Publishers Weekly, 2004-09-13 In her first and second bestsellers, Good in Bed and In Her Shoes, Weiner came up with female characters so smart, lovable and mordantly funny that they reminded readers that Bridget Jones wasn't the first single woman to light up a bestseller list or the big screen-there were Sheila Levine, Mary and Rhoda, the Golden Girls. Now, just as the star-studded movie version of In Her Shoes is about to be released, Weiner delivers the interwoven tale of four new mothers who come to form a tight posse in contemporary Philadelphia. The heart of this third-person narrative is Becky, an overweight but thoroughly appealing chef at a chic bistro. Married to an adoring doctor and living in a cozy row house, the warm, nurturing Becky is the latest incarnation of Weiner's previous protagonists, as Weiner's fans will recognize as she rushes to help another woman who collapses into sudden, crushing labor pains after a prenatal yoga class ("Being in labor all by herself -no husband around, no friend to hold her hand-was about the worst thing she could imagine," Becky thinks. "Well, that and having her midriff appear on one of those `Obesity: A National Epidemic' news reports"). The woman whom Becky helps is Ayinde, the gorgeous wife of an NBA superstar. Picturesquely if improbably, she, Becky and another expectant mom, perky blonde Kelly (who was also at the fateful yoga class and lent a helping hand) become fast friends. Eventually, Lia, a beautiful young actress who has left Hollywood for her hometown of Philadelphia in the wake of a tragedy, joins the group. For much of the story, Weiner, a wonderful natural writer and storyteller, renders her characters and their messy, sometimes wrenching lives in details that resonate as the real deal. In the end, alas, she slips in a soapy Hollywood ending. Still, this is a rich portrayal of new motherhood and a fun ride. Weiner's readers will root for her to trust ever more her ability to float between comedy and pathos, leaving the shallows for true and surprising depths. Agent, Joanna Pulcini Literary Management. Major ad/promo; 13-city author tour. (Sept.) Copyright 2004 Reed Business Information.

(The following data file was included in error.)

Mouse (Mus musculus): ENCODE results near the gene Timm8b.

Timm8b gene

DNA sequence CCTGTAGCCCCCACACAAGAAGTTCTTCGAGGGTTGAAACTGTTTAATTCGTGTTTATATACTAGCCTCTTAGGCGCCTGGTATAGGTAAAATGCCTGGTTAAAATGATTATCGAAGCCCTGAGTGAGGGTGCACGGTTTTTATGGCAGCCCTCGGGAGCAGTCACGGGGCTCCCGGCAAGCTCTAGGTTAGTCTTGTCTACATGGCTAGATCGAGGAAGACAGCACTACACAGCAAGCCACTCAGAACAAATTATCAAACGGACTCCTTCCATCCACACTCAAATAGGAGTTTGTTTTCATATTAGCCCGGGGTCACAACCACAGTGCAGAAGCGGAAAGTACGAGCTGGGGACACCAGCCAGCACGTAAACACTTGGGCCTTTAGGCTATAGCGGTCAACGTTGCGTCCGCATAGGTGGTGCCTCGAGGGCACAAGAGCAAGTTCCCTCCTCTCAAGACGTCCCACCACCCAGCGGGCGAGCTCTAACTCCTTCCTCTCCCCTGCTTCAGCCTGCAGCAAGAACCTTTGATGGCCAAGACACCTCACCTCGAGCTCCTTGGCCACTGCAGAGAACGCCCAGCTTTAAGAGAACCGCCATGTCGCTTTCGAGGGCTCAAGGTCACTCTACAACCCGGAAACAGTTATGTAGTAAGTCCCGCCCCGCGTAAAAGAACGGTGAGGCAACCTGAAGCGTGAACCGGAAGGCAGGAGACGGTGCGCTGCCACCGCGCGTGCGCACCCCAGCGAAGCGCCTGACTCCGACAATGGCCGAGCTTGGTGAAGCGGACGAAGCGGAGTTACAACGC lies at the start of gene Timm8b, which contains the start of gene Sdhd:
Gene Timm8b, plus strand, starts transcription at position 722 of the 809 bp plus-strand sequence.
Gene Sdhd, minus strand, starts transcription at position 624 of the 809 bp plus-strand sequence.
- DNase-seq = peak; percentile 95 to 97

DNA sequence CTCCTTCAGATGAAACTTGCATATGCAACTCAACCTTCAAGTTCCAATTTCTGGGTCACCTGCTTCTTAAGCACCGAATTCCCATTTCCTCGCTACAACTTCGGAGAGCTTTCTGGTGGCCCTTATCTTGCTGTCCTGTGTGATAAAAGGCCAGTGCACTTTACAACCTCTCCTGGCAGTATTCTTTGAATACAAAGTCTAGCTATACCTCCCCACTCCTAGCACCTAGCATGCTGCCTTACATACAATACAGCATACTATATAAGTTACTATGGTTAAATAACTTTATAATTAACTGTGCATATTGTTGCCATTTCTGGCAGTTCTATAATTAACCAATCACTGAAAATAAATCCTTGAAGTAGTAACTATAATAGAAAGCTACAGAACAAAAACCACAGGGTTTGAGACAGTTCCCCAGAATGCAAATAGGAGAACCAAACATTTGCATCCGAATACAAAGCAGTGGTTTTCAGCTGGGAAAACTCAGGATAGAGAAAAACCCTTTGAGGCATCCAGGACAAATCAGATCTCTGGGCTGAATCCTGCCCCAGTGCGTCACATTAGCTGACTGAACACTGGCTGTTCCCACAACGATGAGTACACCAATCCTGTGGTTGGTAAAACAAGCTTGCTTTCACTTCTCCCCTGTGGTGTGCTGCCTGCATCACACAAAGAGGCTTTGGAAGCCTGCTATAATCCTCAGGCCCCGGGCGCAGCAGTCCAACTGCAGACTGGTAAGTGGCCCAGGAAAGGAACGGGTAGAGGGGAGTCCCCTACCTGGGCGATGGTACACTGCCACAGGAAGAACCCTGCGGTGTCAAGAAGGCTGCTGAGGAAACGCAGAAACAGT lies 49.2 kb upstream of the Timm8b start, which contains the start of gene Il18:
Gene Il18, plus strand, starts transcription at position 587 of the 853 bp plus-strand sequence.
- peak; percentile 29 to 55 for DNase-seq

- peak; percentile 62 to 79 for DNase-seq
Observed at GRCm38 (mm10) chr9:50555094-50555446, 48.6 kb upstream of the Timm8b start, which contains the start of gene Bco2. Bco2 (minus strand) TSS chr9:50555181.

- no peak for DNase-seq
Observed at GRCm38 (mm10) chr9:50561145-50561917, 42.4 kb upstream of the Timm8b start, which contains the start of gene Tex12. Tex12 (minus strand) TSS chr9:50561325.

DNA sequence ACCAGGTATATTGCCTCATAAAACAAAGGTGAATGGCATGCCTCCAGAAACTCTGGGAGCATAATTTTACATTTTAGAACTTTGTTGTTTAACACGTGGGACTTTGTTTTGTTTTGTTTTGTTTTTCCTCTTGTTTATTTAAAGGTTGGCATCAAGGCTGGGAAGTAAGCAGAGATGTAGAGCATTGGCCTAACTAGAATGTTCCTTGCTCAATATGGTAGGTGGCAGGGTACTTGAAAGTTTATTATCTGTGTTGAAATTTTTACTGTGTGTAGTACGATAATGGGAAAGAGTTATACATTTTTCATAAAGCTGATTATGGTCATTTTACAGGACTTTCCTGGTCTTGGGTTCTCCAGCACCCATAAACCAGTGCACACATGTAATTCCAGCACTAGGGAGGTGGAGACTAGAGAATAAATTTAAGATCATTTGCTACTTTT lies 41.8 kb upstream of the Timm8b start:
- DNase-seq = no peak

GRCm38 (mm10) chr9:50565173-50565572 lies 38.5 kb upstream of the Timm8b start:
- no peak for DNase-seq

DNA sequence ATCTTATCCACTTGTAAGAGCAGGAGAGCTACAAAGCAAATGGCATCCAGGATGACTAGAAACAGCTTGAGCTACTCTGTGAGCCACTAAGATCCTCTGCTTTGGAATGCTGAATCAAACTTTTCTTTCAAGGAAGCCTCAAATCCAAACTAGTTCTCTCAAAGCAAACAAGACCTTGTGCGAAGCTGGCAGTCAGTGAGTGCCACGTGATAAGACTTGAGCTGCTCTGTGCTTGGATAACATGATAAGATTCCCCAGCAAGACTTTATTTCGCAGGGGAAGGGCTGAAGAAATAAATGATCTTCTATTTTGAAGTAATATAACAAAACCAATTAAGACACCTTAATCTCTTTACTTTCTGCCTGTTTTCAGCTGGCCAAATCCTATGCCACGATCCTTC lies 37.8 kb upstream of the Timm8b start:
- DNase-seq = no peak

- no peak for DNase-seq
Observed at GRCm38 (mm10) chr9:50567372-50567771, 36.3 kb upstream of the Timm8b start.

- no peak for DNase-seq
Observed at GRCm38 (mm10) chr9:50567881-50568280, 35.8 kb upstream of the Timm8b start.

Publishers Weekly, 2004-11-01 Novels that shift among multiple points of view, such as this one, are often read by multiple narrators, or at least one very skilled actor. Weiner is, unfortunately, no actor, and her reading, while serviceable, doesn't do the book justice. Though her voice is pleasantly pitched, she largely eschews character voices, which is a shame since her four primary characters-sensible, sarcastic Rebecca Rothstein Rabinowitz; Uber-organized Kelly Day; beautiful but lonely Ayinde Towne; and brokenhearted actress Lia Frederick-are so distinctly different. The story focuses on the tremors, both big and small, that shake up each woman's life. Rebecca, the quartet's down-to-earth center, has more trouble managing her demanding, self-absorbed mother-in-law than her newborn, but meeting Lia, who's recently lost her infant son, puts things into perspective for her. Ayinde, meanwhile, must deal with her cheating pro-basketball player husband, and Kelly is forced to come to terms with the fact that the reality of being married and having a baby is much harder than she ever dreamed. This is a poignant, thoughtful look at marriage and new motherhood, but it would have been better served by a more skilled narrator. Simultaneous release with the Atria hardcover (Forecasts, Sept. 13). (Sept.) (c) Copyright PWxyz, LLC. All rights reserved